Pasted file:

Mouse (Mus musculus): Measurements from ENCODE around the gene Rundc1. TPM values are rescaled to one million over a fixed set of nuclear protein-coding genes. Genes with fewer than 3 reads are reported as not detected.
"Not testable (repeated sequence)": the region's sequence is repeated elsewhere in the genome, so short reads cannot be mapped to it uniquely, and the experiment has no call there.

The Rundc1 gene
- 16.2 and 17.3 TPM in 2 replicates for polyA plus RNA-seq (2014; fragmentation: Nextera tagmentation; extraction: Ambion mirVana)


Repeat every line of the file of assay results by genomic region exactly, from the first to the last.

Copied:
Mouse (Mus musculus): Measurements from ENCODE around the gene Rundc1. TPM values are rescaled to one million over a fixed set of nuclear protein-coding genes. Genes with fewer than 3 reads are reported as not detected.
"Not testable (repeated sequence)": the region's sequence is repeated elsewhere in the genome, so short reads cannot be mapped to it uniquely, and the experiment has no call there.

The Rundc1 gene
- 16.2 and 17.3 TPM in 2 replicates for polyA plus RNA-seq (2014; fragmentation: Nextera tagmentation; extraction: Ambion mirVana)